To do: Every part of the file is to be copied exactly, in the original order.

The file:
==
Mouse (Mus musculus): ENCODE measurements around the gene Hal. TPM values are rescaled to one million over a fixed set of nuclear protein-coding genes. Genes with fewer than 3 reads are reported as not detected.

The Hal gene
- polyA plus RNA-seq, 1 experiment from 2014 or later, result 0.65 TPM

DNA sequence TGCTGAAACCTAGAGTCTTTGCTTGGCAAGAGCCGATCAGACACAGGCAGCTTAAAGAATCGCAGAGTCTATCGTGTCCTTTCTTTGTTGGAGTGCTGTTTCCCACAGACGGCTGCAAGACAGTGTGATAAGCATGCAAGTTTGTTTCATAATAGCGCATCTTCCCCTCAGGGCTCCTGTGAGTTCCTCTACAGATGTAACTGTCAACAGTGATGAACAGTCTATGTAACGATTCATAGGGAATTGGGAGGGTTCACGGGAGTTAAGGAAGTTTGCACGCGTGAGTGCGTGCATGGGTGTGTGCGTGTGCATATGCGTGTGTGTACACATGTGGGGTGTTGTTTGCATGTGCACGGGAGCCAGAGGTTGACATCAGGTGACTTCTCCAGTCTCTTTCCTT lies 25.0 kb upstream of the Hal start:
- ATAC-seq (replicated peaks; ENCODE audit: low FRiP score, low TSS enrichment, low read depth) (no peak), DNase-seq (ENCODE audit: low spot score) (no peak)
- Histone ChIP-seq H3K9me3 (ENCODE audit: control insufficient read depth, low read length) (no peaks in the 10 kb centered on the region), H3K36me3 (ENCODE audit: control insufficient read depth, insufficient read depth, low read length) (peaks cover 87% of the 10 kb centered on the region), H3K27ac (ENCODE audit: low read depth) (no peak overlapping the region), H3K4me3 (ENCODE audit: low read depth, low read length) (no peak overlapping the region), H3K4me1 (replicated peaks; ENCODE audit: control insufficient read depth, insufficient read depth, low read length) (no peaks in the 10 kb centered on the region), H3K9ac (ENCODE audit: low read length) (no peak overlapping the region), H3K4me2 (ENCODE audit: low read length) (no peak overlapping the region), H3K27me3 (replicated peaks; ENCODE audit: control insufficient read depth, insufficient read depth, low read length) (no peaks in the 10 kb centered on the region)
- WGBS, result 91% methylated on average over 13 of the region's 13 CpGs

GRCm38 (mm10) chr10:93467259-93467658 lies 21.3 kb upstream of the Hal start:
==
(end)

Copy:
Mouse (Mus musculus): ENCODE measurements around the gene Hal. TPM values are rescaled to one million over a fixed set of nuclear protein-coding genes. Genes with fewer than 3 reads are reported as not detected.

The Hal gene
- polyA plus RNA-seq, 1 experiment from 2014 or later, result 0.65 TPM

DNA sequence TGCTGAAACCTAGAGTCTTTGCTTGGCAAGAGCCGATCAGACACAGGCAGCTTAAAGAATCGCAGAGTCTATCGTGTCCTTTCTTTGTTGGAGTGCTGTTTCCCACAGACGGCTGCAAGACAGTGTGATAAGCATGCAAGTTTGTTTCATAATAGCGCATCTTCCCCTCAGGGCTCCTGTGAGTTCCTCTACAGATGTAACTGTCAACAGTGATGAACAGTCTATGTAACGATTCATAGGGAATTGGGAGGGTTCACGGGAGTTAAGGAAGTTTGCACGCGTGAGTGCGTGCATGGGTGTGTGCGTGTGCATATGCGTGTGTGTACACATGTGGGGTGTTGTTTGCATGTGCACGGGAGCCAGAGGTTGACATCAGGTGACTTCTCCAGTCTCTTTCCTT lies 25.0 kb upstream of the Hal start:
- ATAC-seq (replicated peaks; ENCODE audit: low FRiP score, low TSS enrichment, low read depth) (no peak), DNase-seq (ENCODE audit: low spot score) (no peak)
- Histone ChIP-seq H3K9me3 (ENCODE audit: control insufficient read depth, low read length) (no peaks in the 10 kb centered on the region), H3K36me3 (ENCODE audit: control insufficient read depth, insufficient read depth, low read length) (peaks cover 87% of the 10 kb centered on the region), H3K27ac (ENCODE audit: low read depth) (no peak overlapping the region), H3K4me3 (ENCODE audit: low read depth, low read length) (no peak overlapping the region), H3K4me1 (replicated peaks; ENCODE audit: control insufficient read depth, insufficient read depth, low read length) (no peaks in the 10 kb centered on the region), H3K9ac (ENCODE audit: low read length) (no peak overlapping the region), H3K4me2 (ENCODE audit: low read length) (no peak overlapping the region), H3K27me3 (replicated peaks; ENCODE audit: control insufficient read depth, insufficient read depth, low read length) (no peaks in the 10 kb centered on the region)
- WGBS, result 91% methylated on average over 13 of the region's 13 CpGs

GRCm38 (mm10) chr10:93467259-93467658 lies 21.3 kb upstream of the Hal start: